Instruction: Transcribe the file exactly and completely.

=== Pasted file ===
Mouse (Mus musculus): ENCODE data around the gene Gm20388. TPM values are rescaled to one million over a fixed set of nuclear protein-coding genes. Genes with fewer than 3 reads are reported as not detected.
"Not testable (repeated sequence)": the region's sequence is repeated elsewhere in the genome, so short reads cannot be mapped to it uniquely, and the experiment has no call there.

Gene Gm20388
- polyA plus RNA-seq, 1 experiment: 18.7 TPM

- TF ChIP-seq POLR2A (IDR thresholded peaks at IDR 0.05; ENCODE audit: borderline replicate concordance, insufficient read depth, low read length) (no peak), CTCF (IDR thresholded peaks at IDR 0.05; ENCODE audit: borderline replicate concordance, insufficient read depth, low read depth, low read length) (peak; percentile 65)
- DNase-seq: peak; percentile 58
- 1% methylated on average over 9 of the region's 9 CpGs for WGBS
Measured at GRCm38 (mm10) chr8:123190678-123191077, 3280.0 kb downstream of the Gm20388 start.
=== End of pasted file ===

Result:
Mouse (Mus musculus): ENCODE data around the gene Gm20388. TPM values are rescaled to one million over a fixed set of nuclear protein-coding genes. Genes with fewer than 3 reads are reported as not detected.
"Not testable (repeated sequence)": the region's sequence is repeated elsewhere in the genome, so short reads cannot be mapped to it uniquely, and the experiment has no call there.

Gene Gm20388
- polyA plus RNA-seq, 1 experiment: 18.7 TPM

- TF ChIP-seq POLR2A (IDR thresholded peaks at IDR 0.05; ENCODE audit: borderline replicate concordance, insufficient read depth, low read length) (no peak), CTCF (IDR thresholded peaks at IDR 0.05; ENCODE audit: borderline replicate concordance, insufficient read depth, low read depth, low read length) (peak; percentile 65)
- DNase-seq: peak; percentile 58
- 1% methylated on average over 9 of the region's 9 CpGs for WGBS
Measured at GRCm38 (mm10) chr8:123190678-123191077, 3280.0 kb downstream of the Gm20388 start.